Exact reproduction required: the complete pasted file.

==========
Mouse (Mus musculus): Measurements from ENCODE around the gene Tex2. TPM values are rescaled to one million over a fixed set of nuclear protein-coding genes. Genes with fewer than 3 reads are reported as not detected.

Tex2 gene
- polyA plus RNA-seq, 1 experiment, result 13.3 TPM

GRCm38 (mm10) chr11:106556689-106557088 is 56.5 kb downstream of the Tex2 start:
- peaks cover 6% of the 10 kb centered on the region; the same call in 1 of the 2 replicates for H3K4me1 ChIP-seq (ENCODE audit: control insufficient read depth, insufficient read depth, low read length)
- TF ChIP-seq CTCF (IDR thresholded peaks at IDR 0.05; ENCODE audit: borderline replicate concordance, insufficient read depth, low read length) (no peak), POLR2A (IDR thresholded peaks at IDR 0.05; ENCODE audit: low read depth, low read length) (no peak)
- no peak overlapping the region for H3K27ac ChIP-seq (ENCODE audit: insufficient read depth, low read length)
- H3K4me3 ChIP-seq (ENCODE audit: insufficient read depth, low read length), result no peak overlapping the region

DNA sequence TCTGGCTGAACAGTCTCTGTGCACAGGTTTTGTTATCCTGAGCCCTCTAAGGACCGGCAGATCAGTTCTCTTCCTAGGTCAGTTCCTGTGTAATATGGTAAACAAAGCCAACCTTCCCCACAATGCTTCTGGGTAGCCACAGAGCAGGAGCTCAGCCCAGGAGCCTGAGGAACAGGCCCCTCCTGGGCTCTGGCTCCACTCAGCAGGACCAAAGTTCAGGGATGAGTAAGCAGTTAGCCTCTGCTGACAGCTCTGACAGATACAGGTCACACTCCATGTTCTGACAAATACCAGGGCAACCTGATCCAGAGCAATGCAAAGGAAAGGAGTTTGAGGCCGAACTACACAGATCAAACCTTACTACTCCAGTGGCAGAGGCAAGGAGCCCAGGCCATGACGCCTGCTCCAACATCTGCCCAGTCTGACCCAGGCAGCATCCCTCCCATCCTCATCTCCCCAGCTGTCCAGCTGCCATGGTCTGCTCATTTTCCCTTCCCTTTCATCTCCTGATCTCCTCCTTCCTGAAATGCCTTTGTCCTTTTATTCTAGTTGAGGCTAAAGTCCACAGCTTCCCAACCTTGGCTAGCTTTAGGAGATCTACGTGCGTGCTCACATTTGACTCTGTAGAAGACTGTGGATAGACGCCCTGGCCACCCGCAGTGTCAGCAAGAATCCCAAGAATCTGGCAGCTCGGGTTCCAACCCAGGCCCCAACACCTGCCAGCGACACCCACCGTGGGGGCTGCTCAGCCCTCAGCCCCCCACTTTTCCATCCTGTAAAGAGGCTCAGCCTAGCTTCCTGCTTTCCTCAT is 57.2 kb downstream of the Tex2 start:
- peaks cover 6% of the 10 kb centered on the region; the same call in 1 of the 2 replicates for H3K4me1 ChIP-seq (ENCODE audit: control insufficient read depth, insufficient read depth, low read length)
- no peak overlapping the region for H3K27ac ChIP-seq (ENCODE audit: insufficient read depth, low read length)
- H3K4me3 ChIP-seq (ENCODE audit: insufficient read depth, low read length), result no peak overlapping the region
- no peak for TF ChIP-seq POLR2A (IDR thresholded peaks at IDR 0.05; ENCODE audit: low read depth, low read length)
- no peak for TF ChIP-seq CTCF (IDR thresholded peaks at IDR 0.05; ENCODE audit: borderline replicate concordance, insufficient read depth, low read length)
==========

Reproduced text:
Mouse (Mus musculus): Measurements from ENCODE around the gene Tex2. TPM values are rescaled to one million over a fixed set of nuclear protein-coding genes. Genes with fewer than 3 reads are reported as not detected.

Tex2 gene
- polyA plus RNA-seq, 1 experiment, result 13.3 TPM

GRCm38 (mm10) chr11:106556689-106557088 is 56.5 kb downstream of the Tex2 start:
- peaks cover 6% of the 10 kb centered on the region; the same call in 1 of the 2 replicates for H3K4me1 ChIP-seq (ENCODE audit: control insufficient read depth, insufficient read depth, low read length)
- TF ChIP-seq CTCF (IDR thresholded peaks at IDR 0.05; ENCODE audit: borderline replicate concordance, insufficient read depth, low read length) (no peak), POLR2A (IDR thresholded peaks at IDR 0.05; ENCODE audit: low read depth, low read length) (no peak)
- no peak overlapping the region for H3K27ac ChIP-seq (ENCODE audit: insufficient read depth, low read length)
- H3K4me3 ChIP-seq (ENCODE audit: insufficient read depth, low read length), result no peak overlapping the region

DNA sequence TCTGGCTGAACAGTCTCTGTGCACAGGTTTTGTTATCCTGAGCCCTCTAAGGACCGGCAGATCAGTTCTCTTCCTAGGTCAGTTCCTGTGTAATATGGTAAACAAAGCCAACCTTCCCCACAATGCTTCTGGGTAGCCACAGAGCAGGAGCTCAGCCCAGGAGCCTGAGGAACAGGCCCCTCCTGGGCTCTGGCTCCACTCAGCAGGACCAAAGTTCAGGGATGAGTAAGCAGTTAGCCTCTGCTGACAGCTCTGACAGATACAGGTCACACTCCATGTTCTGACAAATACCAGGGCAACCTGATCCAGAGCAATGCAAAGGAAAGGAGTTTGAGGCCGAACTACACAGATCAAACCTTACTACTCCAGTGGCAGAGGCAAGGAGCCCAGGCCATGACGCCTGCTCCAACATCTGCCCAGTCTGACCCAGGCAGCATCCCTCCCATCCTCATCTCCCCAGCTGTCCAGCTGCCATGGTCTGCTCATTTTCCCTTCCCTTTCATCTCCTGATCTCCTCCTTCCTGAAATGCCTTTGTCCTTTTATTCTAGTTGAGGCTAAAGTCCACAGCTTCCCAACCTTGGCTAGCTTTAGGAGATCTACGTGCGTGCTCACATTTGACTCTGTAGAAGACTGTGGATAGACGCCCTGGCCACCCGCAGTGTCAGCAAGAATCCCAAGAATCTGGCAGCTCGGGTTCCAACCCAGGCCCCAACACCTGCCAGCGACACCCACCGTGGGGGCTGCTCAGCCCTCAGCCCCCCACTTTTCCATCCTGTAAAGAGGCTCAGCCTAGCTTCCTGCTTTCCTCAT is 57.2 kb downstream of the Tex2 start:
- peaks cover 6% of the 10 kb centered on the region; the same call in 1 of the 2 replicates for H3K4me1 ChIP-seq (ENCODE audit: control insufficient read depth, insufficient read depth, low read length)
- no peak overlapping the region for H3K27ac ChIP-seq (ENCODE audit: insufficient read depth, low read length)
- H3K4me3 ChIP-seq (ENCODE audit: insufficient read depth, low read length), result no peak overlapping the region
- no peak for TF ChIP-seq POLR2A (IDR thresholded peaks at IDR 0.05; ENCODE audit: low read depth, low read length)
- no peak for TF ChIP-seq CTCF (IDR thresholded peaks at IDR 0.05; ENCODE audit: borderline replicate concordance, insufficient read depth, low read length)